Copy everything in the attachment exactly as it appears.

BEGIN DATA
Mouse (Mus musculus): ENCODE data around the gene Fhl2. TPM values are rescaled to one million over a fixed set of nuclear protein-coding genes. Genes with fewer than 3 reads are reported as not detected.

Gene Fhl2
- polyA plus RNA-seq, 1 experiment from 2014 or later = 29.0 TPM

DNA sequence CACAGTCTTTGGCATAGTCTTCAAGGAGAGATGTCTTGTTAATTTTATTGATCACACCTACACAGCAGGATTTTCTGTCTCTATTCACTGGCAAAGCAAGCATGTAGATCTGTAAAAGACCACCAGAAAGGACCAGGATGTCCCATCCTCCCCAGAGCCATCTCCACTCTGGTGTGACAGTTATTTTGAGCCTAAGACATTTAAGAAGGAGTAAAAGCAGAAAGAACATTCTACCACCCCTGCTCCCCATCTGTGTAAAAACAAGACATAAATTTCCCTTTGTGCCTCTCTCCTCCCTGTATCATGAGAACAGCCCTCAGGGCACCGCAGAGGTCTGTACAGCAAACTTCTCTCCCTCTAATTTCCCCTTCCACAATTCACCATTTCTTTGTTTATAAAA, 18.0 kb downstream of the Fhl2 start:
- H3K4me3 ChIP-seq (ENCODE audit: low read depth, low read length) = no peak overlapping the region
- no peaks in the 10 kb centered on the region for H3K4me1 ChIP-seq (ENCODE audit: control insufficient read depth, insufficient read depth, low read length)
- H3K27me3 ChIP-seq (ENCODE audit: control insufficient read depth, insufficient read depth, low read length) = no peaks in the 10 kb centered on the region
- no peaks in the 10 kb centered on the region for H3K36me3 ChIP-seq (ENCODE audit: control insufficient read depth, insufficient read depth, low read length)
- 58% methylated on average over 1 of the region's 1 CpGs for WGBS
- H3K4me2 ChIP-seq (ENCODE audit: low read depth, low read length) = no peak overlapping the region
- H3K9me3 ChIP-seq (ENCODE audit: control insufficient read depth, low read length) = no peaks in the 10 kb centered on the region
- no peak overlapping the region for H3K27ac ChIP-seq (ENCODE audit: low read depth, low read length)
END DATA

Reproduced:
Mouse (Mus musculus): ENCODE data around the gene Fhl2. TPM values are rescaled to one million over a fixed set of nuclear protein-coding genes. Genes with fewer than 3 reads are reported as not detected.

Gene Fhl2
- polyA plus RNA-seq, 1 experiment from 2014 or later = 29.0 TPM

DNA sequence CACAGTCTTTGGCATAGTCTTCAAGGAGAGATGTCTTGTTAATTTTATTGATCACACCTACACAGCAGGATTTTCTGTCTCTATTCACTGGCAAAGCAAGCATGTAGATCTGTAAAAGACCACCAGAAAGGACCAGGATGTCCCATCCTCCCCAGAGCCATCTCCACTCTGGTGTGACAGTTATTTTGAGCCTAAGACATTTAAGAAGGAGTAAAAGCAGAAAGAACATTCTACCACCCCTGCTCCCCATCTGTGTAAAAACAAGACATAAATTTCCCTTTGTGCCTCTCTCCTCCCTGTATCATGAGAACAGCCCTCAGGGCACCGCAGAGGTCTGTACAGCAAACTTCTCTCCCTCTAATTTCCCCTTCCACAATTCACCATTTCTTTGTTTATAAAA, 18.0 kb downstream of the Fhl2 start:
- H3K4me3 ChIP-seq (ENCODE audit: low read depth, low read length) = no peak overlapping the region
- no peaks in the 10 kb centered on the region for H3K4me1 ChIP-seq (ENCODE audit: control insufficient read depth, insufficient read depth, low read length)
- H3K27me3 ChIP-seq (ENCODE audit: control insufficient read depth, insufficient read depth, low read length) = no peaks in the 10 kb centered on the region
- no peaks in the 10 kb centered on the region for H3K36me3 ChIP-seq (ENCODE audit: control insufficient read depth, insufficient read depth, low read length)
- 58% methylated on average over 1 of the region's 1 CpGs for WGBS
- H3K4me2 ChIP-seq (ENCODE audit: low read depth, low read length) = no peak overlapping the region
- H3K9me3 ChIP-seq (ENCODE audit: control insufficient read depth, low read length) = no peaks in the 10 kb centered on the region
- no peak overlapping the region for H3K27ac ChIP-seq (ENCODE audit: low read depth, low read length)